• Nasdaq (^IXIC): +69.39 points (+0.51%) to 13,847.21

  • Crude (CL=F): +$0.58 (+1.03%) to $56.81 a barrel

  • Gold (GC=F): +$20.80 (+1.16%) to $1,812.00 per ounce

  • 10-year Treasury (^TNX): +1.8 bps to yield 1.157%

11:14 a.m. ET: What economists are saying about the disappointing January jobs report

The January jobs report missed on net payrolls gains, as the coronavirus pandemic continued to exert pressure across the labor market.

Here’s what some economists said about the report in recent notes and emails to Yahoo Finance on Friday:

  • “There were meaningful downward revisions of -159k over the prior two months revealing a weaker trend in employment activity and highlighting the stalling economy at the end of last year …  It currently shows a job market that is treading water but there are some nascent signs of better things to come.” – Bank of America economists Joseph Song and Alexander Lin

  • “This is not a good start to 2021 … Not only was payroll growth slow, but the gains were relatively concentrated in certain sectors. Compared to last month, we are adding jobs.  However, more industries shed jobs in January than added them.” – Indeed economist Nick Bunker

  • “Some of the sluggishness of payrolls seems to be due to seasonal adjustment oddities in construction, reported down 3K, compared to a trend of about +40K, and a 10K decline in manufacturing, where the trend is about 35K. We can see no reason for the sudden downshift in these sectors, and a reversal in February is a good bet.” – Pantheon Macroeconomics economist Ian Shepherdson

10:12 a.m. ET: GameStop shares surge 50%, trigger trading halt after Robinhood lifts trading restrictions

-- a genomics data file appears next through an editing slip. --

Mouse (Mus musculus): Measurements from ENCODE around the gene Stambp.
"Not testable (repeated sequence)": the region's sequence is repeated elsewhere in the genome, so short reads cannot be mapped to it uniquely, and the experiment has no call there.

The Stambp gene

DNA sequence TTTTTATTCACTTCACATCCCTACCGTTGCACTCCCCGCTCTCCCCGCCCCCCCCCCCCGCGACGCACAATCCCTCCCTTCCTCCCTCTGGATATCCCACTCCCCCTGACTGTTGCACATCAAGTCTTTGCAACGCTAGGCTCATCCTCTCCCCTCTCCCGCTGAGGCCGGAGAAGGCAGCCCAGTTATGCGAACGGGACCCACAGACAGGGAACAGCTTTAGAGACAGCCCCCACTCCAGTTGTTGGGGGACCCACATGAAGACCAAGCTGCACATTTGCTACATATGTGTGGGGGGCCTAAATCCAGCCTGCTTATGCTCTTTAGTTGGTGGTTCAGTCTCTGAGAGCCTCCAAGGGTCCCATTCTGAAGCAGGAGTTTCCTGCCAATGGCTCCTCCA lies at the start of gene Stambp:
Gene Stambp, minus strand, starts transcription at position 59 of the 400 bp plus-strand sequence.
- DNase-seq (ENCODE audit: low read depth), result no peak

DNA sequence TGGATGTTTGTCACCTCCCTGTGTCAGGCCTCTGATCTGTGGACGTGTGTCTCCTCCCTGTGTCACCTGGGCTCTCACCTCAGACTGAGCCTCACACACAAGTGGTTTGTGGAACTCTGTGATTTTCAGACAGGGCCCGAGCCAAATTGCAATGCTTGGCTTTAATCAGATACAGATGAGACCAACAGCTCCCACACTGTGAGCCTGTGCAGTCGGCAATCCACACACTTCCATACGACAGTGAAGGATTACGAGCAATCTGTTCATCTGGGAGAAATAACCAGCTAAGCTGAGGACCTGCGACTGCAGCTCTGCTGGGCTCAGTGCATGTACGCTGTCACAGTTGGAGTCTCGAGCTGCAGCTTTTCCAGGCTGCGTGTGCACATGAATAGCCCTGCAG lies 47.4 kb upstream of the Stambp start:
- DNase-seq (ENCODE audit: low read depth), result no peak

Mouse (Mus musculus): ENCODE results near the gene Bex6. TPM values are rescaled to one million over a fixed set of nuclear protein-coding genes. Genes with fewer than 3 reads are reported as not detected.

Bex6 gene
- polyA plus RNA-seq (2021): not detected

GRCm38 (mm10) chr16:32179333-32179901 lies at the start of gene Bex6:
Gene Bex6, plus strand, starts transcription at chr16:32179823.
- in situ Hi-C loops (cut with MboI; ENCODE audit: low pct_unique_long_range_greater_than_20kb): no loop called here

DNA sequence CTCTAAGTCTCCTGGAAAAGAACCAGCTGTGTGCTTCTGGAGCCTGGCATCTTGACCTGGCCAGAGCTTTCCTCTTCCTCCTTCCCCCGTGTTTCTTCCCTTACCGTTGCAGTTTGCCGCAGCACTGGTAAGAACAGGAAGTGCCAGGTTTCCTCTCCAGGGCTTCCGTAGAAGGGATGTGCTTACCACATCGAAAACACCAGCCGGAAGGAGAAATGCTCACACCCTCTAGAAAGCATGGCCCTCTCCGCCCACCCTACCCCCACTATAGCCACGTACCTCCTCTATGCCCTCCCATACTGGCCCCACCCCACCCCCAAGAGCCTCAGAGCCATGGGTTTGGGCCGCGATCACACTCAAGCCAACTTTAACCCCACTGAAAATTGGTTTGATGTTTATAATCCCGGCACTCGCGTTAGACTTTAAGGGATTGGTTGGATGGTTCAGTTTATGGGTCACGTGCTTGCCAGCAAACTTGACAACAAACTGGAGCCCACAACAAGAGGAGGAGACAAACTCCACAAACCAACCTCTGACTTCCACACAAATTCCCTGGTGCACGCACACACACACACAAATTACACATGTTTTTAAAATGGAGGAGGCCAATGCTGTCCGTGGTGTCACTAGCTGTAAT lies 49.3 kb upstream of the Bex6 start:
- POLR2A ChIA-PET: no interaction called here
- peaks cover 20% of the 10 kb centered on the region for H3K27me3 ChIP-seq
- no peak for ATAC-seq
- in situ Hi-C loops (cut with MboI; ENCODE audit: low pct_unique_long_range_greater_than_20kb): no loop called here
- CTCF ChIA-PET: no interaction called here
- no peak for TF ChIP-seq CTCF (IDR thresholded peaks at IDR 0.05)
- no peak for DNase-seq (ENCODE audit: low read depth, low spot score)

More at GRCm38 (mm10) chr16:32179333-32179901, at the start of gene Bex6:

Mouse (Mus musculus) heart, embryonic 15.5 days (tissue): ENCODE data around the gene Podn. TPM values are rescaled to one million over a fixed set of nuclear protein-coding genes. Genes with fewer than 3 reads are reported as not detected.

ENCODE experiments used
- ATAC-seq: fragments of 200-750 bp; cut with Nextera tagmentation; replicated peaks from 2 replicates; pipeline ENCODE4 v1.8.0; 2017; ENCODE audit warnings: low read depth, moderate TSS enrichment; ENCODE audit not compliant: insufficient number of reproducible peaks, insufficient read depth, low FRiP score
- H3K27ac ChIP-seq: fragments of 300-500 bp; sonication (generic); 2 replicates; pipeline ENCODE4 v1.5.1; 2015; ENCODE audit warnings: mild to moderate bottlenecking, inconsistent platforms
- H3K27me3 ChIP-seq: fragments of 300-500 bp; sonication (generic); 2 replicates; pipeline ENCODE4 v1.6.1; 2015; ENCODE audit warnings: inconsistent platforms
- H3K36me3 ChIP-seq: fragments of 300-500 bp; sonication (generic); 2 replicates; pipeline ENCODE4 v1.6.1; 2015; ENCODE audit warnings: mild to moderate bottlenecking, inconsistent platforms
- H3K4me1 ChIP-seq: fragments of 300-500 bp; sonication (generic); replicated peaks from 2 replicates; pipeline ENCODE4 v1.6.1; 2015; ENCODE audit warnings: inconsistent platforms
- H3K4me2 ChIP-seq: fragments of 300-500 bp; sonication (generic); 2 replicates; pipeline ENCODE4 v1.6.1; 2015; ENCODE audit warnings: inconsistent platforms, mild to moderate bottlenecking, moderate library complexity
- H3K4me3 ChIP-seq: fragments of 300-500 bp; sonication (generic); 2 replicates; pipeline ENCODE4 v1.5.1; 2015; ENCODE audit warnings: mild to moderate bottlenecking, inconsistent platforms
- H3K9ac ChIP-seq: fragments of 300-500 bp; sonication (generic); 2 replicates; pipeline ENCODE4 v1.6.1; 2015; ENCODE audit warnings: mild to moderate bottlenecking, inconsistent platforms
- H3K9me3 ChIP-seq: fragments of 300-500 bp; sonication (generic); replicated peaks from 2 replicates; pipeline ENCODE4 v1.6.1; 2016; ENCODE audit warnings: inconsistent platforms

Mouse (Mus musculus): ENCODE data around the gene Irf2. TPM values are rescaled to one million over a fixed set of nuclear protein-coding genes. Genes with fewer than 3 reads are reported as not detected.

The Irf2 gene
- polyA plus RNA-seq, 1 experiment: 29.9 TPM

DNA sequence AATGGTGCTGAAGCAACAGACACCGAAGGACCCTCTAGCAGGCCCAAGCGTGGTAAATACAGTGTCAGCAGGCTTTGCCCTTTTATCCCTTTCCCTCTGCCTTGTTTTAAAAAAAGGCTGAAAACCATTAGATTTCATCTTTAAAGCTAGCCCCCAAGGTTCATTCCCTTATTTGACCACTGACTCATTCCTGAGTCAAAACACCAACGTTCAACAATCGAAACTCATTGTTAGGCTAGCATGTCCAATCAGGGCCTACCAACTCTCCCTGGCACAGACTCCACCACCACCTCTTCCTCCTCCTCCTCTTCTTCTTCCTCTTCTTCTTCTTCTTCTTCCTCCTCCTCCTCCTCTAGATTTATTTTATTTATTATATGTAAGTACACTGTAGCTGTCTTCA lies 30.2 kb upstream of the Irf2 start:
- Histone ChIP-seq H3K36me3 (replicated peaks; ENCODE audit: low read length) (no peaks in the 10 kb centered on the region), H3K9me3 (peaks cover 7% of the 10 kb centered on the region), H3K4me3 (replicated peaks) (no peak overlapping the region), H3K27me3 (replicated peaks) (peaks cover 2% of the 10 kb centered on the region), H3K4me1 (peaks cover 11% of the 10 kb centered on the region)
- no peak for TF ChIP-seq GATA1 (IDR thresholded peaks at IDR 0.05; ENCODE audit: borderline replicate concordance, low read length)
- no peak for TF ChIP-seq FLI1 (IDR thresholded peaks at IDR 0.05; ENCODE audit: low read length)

Shares of GameStop (GME) surged 50% intraday on Friday after Robinhood, the online trading platform popular with retail investors, lifted trading restrictions on the stock. Still, the shares remaine
d well below their all-time high of $483.00 from Jan. 28 at the height of the retail investor-fueled boom in the stock.

GameStop shares were briefly halted due to volatility between 10:07 and 10:12 a.m. ET.

Last week, Robinhood and some other online brokerages had placed restrictions on trading of GameStop and other highly volatile stocks that had been popularized on the Reddit forum r/wallstreetbets. The company eased these restrictions over the next several days to allow purchases of a greater number of shares of each of these stocks.

As of Friday morning, there were no trading limits on any equity securities available for trading on Robinhood, according to a company statement.

9:52 a.m. ET: U.S. trade deficit hits highest level since 2008 in 2020

The U.S. trade deficit widened to the most in 12 years last year, as the pandemic weighed heavily on international trade and imports recovered losses faster than exports.

The trade deficit increased by 17.7% to $678.7 billion last year, with exports of goods and services sliding by nearly 16%. Imports fell by a total of 9.5%.